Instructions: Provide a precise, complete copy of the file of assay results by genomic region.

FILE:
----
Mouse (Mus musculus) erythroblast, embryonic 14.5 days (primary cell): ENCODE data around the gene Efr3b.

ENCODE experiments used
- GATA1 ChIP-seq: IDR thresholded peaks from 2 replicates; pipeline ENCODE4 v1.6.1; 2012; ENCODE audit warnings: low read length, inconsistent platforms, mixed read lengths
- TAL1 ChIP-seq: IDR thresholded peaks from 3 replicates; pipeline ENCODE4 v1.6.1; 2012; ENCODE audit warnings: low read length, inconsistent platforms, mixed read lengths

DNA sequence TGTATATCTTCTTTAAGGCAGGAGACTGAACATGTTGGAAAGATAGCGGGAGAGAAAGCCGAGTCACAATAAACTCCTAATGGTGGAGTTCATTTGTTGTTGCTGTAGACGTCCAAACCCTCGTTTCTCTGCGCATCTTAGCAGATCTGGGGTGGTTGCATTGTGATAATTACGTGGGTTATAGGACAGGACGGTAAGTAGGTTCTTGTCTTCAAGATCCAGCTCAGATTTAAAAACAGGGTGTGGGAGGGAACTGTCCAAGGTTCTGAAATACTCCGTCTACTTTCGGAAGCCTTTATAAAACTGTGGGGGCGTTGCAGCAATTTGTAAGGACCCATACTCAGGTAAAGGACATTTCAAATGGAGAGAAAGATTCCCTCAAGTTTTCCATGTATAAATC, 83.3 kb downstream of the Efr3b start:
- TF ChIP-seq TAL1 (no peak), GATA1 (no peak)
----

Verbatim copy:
Mouse (Mus musculus) erythroblast, embryonic 14.5 days (primary cell): ENCODE data around the gene Efr3b.

ENCODE experiments used
- GATA1 ChIP-seq: IDR thresholded peaks from 2 replicates; pipeline ENCODE4 v1.6.1; 2012; ENCODE audit warnings: low read length, inconsistent platforms, mixed read lengths
- TAL1 ChIP-seq: IDR thresholded peaks from 3 replicates; pipeline ENCODE4 v1.6.1; 2012; ENCODE audit warnings: low read length, inconsistent platforms, mixed read lengths

DNA sequence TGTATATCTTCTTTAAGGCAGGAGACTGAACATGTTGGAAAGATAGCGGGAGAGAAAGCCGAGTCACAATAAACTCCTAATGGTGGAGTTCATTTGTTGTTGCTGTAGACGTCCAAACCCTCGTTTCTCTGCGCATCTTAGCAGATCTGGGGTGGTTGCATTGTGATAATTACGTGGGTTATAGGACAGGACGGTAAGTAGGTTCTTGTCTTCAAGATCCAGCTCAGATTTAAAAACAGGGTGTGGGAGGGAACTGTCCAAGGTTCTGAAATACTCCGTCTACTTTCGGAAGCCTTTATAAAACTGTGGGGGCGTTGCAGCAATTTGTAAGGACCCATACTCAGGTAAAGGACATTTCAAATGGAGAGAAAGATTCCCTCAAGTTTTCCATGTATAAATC, 83.3 kb downstream of the Efr3b start:
- TF ChIP-seq TAL1 (no peak), GATA1 (no peak)